This was my biggest fear for Griffin when the season began: that Shanahan knew it was going to take time to develop a traditional pocket quarterback because of the spread-option scheme Griffin played at Baylor. Yet because Shanahan also knew he needed to put some wins in Washington on his resume before the locals grew restless and angry, Griffin’s legs were too tantalizing to pass up as a bona fide weapon.
Walking that tight rope — balancing between making sure Griffin morphs more into a passer than a runner while simultaneously giving his team and his boss the victories he needs to finish out his contract, and perhaps beyond — is Shanahan’s most difficult job.
And it’s doubly tough when Griffin is so hell-bent on proving his toughness to the rest of a kill-the-quarterback NFL.
“We talked about this from Day 1,” Shanahan said afterward. “Each game is going to be a learning experience; from Cincinnati to Tampa. We talked about protecting yourself; we talked about handing the ball off [on] option plays. Every game he goes in, he’s going to learn and that’s why it will take you two or three years to really feel comfortable . . . in the NFL, to slow the game down a little bit. And Robert is going to keep on learning.”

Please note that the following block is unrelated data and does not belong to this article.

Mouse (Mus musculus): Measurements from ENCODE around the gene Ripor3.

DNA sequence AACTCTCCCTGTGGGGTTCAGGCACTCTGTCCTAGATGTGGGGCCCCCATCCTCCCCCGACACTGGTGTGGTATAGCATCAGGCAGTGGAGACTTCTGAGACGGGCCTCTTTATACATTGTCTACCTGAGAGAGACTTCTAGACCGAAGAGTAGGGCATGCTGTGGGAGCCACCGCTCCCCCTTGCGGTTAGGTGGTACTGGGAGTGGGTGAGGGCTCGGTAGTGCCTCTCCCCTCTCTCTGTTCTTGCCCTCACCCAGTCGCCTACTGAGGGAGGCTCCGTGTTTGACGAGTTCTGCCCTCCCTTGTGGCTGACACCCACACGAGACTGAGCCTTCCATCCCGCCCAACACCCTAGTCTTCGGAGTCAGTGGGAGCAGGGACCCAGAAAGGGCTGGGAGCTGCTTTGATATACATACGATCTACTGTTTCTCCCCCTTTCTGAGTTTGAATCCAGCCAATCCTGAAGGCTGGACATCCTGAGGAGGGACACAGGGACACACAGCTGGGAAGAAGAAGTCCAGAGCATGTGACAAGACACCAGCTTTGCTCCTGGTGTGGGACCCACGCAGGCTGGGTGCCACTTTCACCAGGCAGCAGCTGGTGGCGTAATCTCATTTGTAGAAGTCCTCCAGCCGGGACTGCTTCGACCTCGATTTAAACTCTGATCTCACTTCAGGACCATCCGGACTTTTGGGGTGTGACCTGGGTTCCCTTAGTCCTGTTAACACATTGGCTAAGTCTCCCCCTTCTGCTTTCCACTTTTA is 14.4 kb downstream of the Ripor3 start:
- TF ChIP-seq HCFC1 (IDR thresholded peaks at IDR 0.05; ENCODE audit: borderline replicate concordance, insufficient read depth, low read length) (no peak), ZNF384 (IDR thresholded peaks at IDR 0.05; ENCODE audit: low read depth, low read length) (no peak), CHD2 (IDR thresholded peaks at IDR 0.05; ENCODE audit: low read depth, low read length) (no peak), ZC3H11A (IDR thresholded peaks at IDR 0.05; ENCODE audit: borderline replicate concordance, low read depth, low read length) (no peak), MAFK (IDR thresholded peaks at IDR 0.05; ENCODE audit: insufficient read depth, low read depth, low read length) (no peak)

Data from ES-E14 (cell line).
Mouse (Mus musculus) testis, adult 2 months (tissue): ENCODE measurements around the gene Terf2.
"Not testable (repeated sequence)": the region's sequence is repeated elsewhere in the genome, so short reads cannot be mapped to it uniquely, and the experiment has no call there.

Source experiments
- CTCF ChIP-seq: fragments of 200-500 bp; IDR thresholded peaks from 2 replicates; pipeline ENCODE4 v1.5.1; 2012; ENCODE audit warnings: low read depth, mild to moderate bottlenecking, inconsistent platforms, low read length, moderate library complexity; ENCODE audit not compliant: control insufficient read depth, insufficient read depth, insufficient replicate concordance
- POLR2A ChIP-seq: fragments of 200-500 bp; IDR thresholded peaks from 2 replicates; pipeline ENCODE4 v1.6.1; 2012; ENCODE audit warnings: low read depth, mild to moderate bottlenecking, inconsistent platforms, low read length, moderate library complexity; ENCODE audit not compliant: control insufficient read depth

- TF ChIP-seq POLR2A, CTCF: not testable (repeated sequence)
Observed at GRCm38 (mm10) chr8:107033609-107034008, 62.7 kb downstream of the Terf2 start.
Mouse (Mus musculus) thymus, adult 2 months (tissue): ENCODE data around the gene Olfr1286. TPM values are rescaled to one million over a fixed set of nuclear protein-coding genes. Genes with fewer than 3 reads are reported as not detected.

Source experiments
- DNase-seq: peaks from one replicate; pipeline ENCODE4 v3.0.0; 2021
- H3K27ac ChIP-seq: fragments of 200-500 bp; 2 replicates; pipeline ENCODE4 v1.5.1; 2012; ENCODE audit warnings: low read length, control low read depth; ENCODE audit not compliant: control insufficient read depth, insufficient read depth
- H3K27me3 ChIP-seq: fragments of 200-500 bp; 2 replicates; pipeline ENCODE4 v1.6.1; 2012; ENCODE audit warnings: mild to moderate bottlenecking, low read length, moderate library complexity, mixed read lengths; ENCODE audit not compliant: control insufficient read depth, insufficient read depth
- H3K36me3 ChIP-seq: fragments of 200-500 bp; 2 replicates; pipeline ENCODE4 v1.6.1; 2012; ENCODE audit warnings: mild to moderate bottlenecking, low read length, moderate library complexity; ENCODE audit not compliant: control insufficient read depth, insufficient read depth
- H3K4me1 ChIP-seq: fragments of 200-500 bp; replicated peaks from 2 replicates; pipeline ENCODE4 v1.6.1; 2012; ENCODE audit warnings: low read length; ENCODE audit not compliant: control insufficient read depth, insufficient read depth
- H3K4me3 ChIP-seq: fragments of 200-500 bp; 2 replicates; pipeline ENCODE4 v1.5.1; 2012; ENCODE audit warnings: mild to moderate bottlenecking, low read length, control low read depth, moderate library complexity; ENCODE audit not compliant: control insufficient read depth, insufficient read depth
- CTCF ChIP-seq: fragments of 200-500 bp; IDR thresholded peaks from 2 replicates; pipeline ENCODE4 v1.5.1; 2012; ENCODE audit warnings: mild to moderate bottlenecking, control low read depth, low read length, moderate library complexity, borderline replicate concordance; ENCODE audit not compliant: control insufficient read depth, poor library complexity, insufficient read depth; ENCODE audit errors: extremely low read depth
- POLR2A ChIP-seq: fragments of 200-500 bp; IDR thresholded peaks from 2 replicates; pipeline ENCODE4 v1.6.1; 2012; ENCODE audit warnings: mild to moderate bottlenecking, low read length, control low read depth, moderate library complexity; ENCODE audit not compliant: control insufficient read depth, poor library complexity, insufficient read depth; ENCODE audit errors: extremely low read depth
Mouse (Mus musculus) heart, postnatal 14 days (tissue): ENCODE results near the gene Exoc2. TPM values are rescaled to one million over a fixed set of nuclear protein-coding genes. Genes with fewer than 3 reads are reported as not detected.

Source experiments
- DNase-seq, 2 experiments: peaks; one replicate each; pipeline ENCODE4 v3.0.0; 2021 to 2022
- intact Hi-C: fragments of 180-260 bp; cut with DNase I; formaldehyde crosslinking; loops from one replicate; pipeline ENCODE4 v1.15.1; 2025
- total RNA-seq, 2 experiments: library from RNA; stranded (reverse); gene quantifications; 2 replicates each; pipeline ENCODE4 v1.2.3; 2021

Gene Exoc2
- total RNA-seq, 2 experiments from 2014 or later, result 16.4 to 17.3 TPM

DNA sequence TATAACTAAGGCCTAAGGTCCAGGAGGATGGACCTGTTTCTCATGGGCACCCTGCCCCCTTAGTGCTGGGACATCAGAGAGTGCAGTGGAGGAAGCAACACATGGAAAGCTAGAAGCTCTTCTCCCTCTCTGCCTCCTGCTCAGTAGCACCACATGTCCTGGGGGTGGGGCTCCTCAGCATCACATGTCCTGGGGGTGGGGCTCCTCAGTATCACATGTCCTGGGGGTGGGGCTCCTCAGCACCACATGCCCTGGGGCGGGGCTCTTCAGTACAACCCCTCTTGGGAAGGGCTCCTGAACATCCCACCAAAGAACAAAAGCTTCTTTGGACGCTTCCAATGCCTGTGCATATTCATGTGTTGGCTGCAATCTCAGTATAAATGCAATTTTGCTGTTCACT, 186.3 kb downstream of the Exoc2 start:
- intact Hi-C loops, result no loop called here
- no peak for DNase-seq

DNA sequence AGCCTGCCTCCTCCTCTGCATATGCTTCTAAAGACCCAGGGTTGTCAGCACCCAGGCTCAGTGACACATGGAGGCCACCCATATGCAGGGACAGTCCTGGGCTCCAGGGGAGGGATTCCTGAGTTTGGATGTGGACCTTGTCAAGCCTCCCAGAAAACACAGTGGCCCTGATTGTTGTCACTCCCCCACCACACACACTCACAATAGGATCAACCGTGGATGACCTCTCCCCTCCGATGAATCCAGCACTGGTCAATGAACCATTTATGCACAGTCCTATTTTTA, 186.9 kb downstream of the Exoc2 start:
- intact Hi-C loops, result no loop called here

In no way did a play-call or too much of a run-Robert attack lead to Griffin’s concussion. If anything, he probably should have tried to eschew all contact as he got closer to that sideline, before Sean Weatherspoon put that lick on him; he had all of one carry in the game before that play, which was a bootleg option around the right side.
But the hit more than clarified the danger any time Griffin takes off galloping. He’s got to play and be healthy for this grand rebuild plan to work — or else.
He goes down and not just a starting quarterback’s health is at stake; the franchise’s hope of a winning season and the playoffs hangs in the balance. Jobs are at stake. An entire revenue stream that even a marketing guru like Daniel Snyder could not have envisioned is in instant jeopardy.
“Is RGIII okay?”
For most importantly his sake, and also Washington’s, let’s hope so.
For previous columns by Mike Wise, visit washingtonpost.com/wise.